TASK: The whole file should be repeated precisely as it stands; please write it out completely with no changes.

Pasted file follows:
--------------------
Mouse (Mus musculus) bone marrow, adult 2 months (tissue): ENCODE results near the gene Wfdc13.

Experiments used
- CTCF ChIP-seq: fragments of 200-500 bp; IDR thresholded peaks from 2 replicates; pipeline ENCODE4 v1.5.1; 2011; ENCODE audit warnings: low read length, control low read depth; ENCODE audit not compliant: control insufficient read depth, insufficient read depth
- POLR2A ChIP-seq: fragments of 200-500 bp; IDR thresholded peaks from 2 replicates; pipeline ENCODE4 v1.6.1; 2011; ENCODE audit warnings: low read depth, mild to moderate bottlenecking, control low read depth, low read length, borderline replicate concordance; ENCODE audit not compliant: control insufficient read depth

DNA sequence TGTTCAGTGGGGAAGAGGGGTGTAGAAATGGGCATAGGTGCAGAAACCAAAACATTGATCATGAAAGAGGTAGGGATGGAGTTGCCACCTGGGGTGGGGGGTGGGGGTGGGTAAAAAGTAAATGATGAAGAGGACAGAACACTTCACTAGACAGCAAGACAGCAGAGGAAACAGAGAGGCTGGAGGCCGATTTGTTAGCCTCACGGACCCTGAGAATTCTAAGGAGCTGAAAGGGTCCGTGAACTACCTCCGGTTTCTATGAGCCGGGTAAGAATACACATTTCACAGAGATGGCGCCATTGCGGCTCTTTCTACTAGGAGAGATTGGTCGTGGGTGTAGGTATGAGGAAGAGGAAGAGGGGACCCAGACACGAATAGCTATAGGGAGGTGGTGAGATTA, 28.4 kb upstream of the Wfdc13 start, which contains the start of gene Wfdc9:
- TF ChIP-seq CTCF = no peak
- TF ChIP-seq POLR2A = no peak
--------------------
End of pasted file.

Mouse (Mus musculus) bone marrow, adult 2 months (tissue): ENCODE results near the gene Wfdc13.

Experiments used
- CTCF ChIP-seq: fragments of 200-500 bp; IDR thresholded peaks from 2 replicates; pipeline ENCODE4 v1.5.1; 2011; ENCODE audit warnings: low read length, control low read depth; ENCODE audit not compliant: control insufficient read depth, insufficient read depth
- POLR2A ChIP-seq: fragments of 200-500 bp; IDR thresholded peaks from 2 replicates; pipeline ENCODE4 v1.6.1; 2011; ENCODE audit warnings: low read depth, mild to moderate bottlenecking, control low read depth, low read length, borderline replicate concordance; ENCODE audit not compliant: control insufficient read depth

DNA sequence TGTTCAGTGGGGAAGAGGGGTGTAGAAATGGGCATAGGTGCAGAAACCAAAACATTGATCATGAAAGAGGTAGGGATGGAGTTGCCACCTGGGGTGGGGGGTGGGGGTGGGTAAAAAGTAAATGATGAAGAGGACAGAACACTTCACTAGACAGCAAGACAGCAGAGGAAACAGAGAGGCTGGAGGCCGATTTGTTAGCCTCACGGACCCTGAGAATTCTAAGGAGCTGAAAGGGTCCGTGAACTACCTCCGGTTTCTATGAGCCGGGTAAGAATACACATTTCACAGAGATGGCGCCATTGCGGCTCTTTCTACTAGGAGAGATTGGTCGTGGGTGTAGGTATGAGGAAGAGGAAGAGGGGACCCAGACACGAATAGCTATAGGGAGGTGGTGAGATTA, 28.4 kb upstream of the Wfdc13 start, which contains the start of gene Wfdc9:
- TF ChIP-seq CTCF = no peak
- TF ChIP-seq POLR2A = no peak